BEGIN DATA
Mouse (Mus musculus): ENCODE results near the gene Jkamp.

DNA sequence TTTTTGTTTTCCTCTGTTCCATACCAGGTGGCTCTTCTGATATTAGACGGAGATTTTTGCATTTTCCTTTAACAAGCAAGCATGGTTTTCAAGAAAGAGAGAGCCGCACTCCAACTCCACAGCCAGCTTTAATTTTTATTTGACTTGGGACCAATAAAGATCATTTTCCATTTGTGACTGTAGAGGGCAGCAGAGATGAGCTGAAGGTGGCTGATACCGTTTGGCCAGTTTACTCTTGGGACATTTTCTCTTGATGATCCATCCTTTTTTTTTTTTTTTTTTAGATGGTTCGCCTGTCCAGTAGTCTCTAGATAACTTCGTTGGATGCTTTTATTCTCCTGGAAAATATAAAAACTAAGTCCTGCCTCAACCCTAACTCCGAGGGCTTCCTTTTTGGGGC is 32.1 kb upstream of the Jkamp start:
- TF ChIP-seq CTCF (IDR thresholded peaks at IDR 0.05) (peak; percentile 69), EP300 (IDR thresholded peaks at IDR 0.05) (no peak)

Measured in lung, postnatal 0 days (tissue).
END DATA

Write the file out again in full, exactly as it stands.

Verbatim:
Mouse (Mus musculus): ENCODE results near the gene Jkamp.

DNA sequence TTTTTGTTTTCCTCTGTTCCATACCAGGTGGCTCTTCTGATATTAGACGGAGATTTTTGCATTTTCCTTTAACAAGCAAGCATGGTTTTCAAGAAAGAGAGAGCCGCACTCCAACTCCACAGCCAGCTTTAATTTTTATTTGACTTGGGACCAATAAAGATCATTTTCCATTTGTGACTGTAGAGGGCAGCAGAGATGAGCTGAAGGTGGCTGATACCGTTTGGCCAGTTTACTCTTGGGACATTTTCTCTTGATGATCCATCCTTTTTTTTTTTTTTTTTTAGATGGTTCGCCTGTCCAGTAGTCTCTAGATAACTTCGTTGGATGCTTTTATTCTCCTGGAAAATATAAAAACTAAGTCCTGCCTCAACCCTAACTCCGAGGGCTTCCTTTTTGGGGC is 32.1 kb upstream of the Jkamp start:
- TF ChIP-seq CTCF (IDR thresholded peaks at IDR 0.05) (peak; percentile 69), EP300 (IDR thresholded peaks at IDR 0.05) (no peak)

Measured in lung, postnatal 0 days (tissue).